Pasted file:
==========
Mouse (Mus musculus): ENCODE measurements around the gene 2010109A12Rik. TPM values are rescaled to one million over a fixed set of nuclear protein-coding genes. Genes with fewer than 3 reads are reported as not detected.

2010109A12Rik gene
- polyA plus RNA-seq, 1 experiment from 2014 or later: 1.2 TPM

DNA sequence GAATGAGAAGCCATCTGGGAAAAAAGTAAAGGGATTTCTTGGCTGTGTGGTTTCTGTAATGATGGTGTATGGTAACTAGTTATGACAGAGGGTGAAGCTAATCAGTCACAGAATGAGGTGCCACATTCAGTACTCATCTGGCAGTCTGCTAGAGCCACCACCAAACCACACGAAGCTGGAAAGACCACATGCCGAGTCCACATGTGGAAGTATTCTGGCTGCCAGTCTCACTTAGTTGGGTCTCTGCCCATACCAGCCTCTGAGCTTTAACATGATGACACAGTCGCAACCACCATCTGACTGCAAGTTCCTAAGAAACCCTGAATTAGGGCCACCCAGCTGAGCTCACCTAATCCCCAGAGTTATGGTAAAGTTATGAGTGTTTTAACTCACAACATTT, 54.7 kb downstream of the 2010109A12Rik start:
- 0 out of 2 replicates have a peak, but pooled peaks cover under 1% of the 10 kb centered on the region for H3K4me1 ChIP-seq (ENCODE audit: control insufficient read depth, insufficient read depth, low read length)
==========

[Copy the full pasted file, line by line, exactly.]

Mouse (Mus musculus): ENCODE measurements around the gene 2010109A12Rik. TPM values are rescaled to one million over a fixed set of nuclear protein-coding genes. Genes with fewer than 3 reads are reported as not detected.

2010109A12Rik gene
- polyA plus RNA-seq, 1 experiment from 2014 or later: 1.2 TPM

DNA sequence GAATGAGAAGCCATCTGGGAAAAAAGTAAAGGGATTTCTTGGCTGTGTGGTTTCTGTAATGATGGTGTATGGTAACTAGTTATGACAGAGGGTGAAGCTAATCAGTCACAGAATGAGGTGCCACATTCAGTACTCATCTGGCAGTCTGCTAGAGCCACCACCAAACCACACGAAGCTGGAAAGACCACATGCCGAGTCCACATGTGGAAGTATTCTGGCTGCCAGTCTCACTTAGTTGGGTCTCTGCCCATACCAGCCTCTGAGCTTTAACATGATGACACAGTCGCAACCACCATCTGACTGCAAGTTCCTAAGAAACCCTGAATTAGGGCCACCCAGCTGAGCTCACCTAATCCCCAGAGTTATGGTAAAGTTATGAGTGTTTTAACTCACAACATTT, 54.7 kb downstream of the 2010109A12Rik start:
- 0 out of 2 replicates have a peak, but pooled peaks cover under 1% of the 10 kb centered on the region for H3K4me1 ChIP-seq (ENCODE audit: control insufficient read depth, insufficient read depth, low read length)